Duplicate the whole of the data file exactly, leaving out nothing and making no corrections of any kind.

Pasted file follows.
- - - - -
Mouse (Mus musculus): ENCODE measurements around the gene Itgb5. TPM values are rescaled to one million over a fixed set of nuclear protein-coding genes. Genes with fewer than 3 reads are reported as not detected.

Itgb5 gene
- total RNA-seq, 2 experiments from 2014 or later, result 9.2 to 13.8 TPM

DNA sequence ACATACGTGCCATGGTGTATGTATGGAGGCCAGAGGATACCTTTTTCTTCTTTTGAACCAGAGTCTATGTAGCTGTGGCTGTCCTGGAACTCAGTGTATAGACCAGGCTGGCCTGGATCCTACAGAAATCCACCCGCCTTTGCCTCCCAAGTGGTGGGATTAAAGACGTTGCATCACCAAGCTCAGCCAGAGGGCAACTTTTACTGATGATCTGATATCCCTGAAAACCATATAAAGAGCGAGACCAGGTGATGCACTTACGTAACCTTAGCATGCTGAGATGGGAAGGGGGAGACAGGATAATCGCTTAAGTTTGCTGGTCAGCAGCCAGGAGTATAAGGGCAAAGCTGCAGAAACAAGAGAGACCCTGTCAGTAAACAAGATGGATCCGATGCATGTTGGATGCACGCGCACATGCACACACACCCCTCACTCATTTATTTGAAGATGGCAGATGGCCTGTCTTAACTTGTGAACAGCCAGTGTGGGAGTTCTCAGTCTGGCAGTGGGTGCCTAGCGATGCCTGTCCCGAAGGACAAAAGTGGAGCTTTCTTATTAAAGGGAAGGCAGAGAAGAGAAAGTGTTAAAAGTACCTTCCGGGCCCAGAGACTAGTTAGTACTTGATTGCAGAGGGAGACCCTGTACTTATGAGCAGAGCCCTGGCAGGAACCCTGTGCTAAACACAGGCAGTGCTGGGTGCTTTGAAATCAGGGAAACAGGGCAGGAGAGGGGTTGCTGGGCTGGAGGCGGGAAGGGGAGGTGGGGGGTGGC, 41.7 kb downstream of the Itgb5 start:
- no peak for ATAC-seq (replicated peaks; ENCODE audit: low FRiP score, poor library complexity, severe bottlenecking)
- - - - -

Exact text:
Mouse (Mus musculus): ENCODE measurements around the gene Itgb5. TPM values are rescaled to one million over a fixed set of nuclear protein-coding genes. Genes with fewer than 3 reads are reported as not detected.

Itgb5 gene
- total RNA-seq, 2 experiments from 2014 or later, result 9.2 to 13.8 TPM

DNA sequence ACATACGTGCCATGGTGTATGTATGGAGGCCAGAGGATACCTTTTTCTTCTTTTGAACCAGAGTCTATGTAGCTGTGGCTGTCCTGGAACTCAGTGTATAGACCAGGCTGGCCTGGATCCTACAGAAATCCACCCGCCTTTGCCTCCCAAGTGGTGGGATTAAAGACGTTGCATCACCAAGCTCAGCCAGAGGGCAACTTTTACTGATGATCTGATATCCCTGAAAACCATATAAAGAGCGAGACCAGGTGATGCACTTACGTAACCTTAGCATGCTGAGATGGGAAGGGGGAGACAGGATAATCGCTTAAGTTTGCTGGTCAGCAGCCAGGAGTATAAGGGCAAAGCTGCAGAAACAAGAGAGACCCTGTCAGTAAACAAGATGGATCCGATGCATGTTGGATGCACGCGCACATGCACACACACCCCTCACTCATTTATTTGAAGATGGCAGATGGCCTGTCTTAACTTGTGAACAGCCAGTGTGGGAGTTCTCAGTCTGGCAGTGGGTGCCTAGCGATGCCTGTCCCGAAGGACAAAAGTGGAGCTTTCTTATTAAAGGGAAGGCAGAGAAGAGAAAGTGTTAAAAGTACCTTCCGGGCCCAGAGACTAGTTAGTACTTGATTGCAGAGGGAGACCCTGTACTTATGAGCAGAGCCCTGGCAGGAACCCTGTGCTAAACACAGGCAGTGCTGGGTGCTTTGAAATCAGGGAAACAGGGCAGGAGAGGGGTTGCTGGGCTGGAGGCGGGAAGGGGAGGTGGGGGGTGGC, 41.7 kb downstream of the Itgb5 start:
- no peak for ATAC-seq (replicated peaks; ENCODE audit: low FRiP score, poor library complexity, severe bottlenecking)